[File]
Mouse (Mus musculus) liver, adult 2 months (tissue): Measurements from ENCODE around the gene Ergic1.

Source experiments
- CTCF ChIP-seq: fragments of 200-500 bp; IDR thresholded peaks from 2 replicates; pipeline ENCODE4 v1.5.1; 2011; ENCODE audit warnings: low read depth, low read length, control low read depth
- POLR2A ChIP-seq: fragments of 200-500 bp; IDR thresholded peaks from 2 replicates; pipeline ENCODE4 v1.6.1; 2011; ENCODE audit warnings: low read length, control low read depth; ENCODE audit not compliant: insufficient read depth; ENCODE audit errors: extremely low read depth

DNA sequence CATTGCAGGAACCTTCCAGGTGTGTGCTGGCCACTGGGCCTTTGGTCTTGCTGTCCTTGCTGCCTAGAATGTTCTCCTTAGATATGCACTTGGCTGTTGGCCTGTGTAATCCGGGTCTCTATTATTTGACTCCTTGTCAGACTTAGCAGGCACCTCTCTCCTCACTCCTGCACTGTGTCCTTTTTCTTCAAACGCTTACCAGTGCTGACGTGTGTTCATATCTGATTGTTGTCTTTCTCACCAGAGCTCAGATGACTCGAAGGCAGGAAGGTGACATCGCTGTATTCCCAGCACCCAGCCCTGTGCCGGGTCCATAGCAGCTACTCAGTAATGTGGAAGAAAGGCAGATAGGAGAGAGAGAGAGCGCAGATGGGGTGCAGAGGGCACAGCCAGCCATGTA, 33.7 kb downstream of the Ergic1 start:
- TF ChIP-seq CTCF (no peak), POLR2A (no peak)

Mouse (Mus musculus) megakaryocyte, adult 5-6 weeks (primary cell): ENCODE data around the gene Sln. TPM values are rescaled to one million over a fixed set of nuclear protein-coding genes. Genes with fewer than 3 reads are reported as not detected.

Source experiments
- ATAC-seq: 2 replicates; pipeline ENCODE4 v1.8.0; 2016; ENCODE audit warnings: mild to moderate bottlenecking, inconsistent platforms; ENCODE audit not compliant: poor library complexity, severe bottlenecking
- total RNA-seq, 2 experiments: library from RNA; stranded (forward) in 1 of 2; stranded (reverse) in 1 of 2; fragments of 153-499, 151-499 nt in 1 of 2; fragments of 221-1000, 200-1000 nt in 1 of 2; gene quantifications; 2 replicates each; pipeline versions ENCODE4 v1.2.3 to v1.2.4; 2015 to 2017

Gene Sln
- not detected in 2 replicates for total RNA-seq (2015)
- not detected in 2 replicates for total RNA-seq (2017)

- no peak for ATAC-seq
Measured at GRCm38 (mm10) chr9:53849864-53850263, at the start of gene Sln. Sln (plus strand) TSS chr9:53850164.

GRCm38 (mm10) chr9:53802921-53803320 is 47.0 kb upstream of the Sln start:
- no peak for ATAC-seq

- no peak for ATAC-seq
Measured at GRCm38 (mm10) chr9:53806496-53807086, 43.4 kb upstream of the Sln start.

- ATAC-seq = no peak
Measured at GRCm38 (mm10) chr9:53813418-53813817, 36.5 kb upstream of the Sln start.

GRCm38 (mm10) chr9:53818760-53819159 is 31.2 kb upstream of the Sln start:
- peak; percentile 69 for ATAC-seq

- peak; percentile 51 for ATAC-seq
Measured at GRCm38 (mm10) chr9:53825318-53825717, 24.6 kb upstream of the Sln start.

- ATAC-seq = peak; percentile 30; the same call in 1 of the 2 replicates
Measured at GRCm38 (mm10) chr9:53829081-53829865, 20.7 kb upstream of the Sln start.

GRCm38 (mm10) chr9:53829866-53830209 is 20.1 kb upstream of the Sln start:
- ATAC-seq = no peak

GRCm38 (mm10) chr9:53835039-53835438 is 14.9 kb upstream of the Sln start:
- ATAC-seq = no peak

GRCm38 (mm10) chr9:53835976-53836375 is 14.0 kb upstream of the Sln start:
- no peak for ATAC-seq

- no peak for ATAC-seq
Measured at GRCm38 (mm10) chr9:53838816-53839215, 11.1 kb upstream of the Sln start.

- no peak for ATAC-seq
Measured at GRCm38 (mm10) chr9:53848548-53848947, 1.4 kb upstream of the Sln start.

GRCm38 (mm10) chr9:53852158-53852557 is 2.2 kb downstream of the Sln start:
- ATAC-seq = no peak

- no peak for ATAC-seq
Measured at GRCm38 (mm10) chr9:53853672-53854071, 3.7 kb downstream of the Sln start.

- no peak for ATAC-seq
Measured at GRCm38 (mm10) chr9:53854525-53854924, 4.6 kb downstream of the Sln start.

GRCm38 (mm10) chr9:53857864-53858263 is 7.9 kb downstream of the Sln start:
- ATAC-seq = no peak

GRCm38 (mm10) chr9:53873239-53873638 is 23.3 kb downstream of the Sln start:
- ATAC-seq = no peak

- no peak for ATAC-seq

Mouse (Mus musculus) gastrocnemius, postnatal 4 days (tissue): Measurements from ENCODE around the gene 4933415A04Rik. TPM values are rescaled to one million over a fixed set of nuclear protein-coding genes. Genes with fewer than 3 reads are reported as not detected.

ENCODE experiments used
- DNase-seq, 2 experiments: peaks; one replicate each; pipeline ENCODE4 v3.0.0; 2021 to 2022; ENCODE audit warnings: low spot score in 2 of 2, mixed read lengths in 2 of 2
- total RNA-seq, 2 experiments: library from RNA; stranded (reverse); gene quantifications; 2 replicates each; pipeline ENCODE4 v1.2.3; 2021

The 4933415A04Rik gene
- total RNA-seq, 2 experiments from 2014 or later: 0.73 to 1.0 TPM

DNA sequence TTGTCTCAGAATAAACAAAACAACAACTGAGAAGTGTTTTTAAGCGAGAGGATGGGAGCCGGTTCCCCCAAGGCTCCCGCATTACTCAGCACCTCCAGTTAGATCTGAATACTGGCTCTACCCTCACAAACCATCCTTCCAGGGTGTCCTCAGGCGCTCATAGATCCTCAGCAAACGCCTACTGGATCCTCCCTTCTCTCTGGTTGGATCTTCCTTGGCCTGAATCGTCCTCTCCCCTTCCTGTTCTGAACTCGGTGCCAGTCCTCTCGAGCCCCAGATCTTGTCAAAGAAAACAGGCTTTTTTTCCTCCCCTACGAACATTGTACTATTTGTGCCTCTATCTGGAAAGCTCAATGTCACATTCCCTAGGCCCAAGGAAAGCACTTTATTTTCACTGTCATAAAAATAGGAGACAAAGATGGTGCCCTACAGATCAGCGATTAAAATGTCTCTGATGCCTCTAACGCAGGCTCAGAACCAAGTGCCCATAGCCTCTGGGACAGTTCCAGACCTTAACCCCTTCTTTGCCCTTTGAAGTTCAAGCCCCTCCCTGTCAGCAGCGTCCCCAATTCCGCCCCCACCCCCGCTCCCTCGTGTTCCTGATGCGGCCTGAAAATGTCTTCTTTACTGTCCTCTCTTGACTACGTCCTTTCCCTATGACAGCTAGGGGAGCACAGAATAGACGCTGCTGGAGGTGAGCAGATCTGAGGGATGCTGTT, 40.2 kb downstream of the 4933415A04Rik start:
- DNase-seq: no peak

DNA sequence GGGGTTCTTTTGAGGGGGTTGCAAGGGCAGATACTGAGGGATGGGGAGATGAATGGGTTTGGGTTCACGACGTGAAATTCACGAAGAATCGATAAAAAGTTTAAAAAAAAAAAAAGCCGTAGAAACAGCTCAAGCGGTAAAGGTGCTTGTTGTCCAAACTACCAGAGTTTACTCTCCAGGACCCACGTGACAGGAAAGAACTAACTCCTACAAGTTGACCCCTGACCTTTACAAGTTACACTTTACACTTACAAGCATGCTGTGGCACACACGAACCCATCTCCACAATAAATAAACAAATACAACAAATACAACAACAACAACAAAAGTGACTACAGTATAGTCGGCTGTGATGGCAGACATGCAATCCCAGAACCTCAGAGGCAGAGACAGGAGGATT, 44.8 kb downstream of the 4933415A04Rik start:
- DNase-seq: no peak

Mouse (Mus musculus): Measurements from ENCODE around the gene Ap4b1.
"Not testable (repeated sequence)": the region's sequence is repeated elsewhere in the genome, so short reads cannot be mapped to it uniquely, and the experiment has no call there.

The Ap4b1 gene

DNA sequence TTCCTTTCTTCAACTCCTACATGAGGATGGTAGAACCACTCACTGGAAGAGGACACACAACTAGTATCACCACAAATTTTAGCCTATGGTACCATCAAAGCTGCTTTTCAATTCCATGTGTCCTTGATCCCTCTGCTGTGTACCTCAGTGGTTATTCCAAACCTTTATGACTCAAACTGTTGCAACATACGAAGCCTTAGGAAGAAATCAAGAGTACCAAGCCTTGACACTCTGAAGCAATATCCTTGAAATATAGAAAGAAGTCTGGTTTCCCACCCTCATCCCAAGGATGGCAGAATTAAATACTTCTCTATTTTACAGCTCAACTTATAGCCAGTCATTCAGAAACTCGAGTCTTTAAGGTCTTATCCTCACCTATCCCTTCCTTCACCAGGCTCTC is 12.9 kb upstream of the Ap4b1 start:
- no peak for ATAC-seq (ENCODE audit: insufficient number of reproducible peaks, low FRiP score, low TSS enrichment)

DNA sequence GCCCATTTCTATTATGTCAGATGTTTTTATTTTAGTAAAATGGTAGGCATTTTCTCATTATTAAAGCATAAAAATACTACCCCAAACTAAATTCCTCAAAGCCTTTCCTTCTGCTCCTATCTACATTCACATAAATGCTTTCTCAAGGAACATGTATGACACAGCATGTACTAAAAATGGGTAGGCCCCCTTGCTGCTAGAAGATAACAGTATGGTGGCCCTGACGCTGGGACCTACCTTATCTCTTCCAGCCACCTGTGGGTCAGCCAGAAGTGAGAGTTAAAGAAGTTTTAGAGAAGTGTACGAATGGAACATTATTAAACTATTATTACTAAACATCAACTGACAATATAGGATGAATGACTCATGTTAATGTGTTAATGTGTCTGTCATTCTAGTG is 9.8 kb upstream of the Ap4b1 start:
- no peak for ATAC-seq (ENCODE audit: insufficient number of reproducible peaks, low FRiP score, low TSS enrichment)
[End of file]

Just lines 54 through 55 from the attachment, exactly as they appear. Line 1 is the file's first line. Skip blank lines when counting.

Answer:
- total RNA-seq, 2 experiments from 2014 or later: 0.73 to 1.0 TPM

DNA sequence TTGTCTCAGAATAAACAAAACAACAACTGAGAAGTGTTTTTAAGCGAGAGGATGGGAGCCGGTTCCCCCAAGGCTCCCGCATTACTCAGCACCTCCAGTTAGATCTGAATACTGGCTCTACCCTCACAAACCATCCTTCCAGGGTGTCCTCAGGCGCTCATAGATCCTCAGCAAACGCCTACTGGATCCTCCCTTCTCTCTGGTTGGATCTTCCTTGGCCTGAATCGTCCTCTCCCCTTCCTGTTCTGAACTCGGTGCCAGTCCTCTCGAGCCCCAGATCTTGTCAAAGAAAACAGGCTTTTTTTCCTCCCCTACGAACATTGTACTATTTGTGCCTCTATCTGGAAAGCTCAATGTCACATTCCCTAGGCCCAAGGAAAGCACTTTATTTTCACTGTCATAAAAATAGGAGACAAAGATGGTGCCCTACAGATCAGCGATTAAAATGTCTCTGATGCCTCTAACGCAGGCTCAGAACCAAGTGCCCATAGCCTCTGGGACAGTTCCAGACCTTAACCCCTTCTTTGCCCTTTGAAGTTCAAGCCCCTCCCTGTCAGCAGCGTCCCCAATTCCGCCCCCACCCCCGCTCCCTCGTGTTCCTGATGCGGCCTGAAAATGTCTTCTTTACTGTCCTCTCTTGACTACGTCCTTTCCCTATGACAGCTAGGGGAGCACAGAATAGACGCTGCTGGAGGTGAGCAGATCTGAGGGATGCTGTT, 40.2 kb downstream of the 4933415A04Rik start: